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MMA records 70% of 93 bird strikes from January-June in Nigeria

Statistics indicate that there have been 93 Bird Aircraft Hazard Strikes ( BASH) otherwise known as bird strike incidents across airports in Nigerian in the first half of 2022 of which 54 of such incidents happened at the Murtala Muhammed Airport (MMA), Lagos alone.

Head Bird/Wildlife Hazard Control, Nigerian Civil Aviation Authority (NCAA), Mr. Azike Edozie made this known while speaking at a workshop organised by the Search and Rescue Mission of the Nigerian Airspace Management Agency (NAMA) on Wednesday in Lagos, stressing that the number accounts 70% of incidents in the country.

Edozie said that the responsibility of keeping the airspace safe from birds incidents is the responsibility of every stakeholder in the industry, including airline operators, security agencies and the Federal Airports Authority of Nigeria (FAAN).

He sought for a lasting solution to the recurring incident be and growing statistics soon, decrying that airlines were losing million of dollars to the incident annually.

He said: ”My record shows that we have had at least 93 bird strike incidents in all our airports between January this year to June. And out of this number, 54 of it happened in Lagos Airport alone, which represents about 70 per cent of the total occurrences.

”We all have to proffer a solution to this menace and I do hope we have a lasting solution to it because everyone, especially the airlines are losing money.”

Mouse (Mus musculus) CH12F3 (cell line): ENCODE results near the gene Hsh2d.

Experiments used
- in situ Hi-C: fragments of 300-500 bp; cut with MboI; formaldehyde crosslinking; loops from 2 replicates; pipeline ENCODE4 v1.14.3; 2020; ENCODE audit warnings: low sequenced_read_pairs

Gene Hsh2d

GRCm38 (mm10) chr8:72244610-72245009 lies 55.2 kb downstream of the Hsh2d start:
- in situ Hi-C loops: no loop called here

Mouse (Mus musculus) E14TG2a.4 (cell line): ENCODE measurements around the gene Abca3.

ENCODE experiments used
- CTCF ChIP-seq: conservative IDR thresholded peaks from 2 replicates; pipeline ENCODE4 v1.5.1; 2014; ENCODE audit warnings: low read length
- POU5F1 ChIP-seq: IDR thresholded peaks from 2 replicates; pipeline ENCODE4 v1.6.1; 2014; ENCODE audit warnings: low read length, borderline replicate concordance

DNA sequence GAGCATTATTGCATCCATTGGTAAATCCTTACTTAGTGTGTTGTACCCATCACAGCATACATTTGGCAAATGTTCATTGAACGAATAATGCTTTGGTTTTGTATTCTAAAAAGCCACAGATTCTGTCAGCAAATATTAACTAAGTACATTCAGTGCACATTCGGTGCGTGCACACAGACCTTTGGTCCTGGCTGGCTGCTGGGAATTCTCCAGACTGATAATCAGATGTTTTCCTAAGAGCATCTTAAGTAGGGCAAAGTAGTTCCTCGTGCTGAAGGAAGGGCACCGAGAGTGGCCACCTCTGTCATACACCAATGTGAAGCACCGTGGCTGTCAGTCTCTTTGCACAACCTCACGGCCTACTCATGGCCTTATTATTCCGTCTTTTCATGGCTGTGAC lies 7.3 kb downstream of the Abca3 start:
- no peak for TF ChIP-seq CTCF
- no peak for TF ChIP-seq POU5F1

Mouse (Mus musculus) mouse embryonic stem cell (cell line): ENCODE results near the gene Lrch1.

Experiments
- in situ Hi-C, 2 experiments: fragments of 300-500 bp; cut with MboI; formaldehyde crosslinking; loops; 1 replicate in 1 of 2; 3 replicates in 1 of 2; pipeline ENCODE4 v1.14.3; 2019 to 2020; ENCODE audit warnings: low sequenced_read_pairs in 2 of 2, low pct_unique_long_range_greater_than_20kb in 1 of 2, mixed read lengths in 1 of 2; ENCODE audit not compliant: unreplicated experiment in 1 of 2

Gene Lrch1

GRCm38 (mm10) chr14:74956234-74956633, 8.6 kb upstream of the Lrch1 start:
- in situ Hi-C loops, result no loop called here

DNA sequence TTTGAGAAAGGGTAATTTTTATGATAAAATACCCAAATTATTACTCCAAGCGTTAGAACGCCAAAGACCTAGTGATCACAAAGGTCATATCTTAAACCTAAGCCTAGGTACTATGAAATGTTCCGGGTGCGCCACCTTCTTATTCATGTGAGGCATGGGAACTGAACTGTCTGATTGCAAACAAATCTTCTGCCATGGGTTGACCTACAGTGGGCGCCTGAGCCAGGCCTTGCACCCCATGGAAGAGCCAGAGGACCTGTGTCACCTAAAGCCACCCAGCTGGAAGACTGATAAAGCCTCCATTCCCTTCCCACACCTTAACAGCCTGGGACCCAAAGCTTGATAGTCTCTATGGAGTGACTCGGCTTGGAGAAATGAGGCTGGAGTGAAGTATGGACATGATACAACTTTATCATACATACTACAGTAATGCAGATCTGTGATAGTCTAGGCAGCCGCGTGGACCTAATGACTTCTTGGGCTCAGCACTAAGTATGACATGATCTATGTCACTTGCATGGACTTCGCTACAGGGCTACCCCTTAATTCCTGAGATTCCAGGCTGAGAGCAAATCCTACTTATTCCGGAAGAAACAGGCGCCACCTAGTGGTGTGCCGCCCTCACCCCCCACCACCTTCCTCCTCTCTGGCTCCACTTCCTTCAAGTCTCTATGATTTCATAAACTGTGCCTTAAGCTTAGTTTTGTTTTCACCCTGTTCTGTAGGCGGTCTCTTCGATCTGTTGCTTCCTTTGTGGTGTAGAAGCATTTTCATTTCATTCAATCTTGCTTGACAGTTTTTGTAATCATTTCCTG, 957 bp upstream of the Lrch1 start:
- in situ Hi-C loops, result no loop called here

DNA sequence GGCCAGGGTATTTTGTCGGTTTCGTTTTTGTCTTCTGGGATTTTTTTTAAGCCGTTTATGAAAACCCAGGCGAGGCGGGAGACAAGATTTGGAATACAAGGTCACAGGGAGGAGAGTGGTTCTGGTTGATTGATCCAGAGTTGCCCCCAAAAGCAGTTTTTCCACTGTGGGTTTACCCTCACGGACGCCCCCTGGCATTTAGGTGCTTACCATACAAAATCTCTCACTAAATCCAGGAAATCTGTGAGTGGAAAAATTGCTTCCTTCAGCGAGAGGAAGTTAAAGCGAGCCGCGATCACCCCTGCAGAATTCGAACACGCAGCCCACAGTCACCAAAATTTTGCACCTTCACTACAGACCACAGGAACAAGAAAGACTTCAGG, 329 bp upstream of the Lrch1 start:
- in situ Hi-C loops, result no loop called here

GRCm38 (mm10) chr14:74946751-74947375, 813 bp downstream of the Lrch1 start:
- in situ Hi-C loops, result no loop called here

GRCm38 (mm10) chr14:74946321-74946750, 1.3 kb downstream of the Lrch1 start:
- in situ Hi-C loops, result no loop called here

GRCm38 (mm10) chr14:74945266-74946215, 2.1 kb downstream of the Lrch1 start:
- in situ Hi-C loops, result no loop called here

Head of Unit, Bird Control, FAAN, Murtala Muhammed International Airport (MMIA), Lagos, Mr. Adetunji Adetutu in his presentation explained that FAAN was doing its best to curb the increase of the incident through the procurement of modern equipment, which he said had gone a long way to reduce its impacts.

He said that 98 per cent of bird strike incidents occurred at the airports, especially when taking off and landing.

He however said some of the pilots by neglecting and violating the advise of Air Traffic Controllers (ATC) because there were usually in a hurry to depart an airport for another, also were part of the problem and called for an attitudinal change to safety critical advise from ATCs

He said: ”The final say on what happens to the aircraft lies with the pilots. Until the ATC gives clearance for pilots to depart or land, it is necessary for pilots to listen to their advice.

”Airline operators should have a change of culture on how we carry out our duties. It’s the suitability of the environment that bring birds to the airport environment. We have water, shelter and food around the airports. Runway should be free of activities at take off and landing.”

He emphased further that most of the birds that cause havoc at the airports migrate from other continents to Africa at a particular time of the season.

Also, Mr. Olanrewaju Iwalaye, Search and Rescue Mission Coordinator, NAMA, said the same programme was simultaneously going on in all the major airports across the country, including the Port Harcourt International Airport (PHIA), Omagwa, Aminu Kano International Airport (AKIA), Kano and the Nnamdi Azikiwe International Airport (NAIA), Port Harcourt.

Iwalaye, observed that FAAN had in recent times improved with the procured of equipment to reduce the incident.

‘We need to find a way to address this challenge. Birds are in their natural habitant and most of our airports are built close to the forest.

‘Apart from birds, we also have wildlife animals, which are also strikes. We hope to propose on mitigation in order to address it. We also need to know the activities of birds too.

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